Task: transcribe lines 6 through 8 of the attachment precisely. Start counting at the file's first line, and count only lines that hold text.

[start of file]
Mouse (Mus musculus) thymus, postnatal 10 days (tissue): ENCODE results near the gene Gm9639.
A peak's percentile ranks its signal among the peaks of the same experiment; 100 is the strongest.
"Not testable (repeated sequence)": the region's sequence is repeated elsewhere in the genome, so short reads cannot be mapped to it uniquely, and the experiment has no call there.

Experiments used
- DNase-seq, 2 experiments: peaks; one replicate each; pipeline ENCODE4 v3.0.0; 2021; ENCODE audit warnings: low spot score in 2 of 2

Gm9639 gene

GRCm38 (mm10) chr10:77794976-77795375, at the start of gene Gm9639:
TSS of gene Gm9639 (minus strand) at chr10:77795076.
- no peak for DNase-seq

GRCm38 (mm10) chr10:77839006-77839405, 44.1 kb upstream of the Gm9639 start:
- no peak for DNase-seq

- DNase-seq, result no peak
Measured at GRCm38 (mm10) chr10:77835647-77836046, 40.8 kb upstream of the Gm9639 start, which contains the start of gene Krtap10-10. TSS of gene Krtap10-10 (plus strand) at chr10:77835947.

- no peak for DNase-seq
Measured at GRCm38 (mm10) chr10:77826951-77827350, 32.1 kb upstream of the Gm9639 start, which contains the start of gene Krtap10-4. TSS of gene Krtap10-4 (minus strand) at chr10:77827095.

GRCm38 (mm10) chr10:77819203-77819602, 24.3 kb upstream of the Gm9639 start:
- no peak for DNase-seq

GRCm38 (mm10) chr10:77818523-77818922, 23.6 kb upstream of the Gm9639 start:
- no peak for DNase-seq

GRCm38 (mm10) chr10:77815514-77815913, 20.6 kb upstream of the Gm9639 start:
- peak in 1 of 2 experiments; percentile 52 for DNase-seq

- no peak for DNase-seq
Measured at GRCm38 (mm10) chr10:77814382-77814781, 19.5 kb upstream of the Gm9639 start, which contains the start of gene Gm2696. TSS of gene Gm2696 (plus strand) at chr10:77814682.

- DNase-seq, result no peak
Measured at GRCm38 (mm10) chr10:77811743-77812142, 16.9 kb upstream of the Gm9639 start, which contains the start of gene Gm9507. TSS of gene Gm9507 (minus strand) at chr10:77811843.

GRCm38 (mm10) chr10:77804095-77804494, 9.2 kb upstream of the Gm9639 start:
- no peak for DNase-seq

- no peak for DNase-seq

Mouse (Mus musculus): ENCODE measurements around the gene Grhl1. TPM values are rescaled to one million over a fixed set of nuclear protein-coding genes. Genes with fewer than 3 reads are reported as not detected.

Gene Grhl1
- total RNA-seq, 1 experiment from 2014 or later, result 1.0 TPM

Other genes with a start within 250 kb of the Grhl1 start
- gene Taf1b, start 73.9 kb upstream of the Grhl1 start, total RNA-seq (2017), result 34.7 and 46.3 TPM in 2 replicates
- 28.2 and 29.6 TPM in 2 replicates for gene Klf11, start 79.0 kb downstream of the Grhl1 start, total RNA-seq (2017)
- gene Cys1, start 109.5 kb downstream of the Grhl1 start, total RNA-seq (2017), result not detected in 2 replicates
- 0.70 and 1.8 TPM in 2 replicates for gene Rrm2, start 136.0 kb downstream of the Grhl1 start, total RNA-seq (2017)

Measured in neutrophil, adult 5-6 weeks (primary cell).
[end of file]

Gm9639 gene

GRCm38 (mm10) chr10:77794976-77795375, at the start of gene Gm9639:
TSS of gene Gm9639 (minus strand) at chr10:77795076.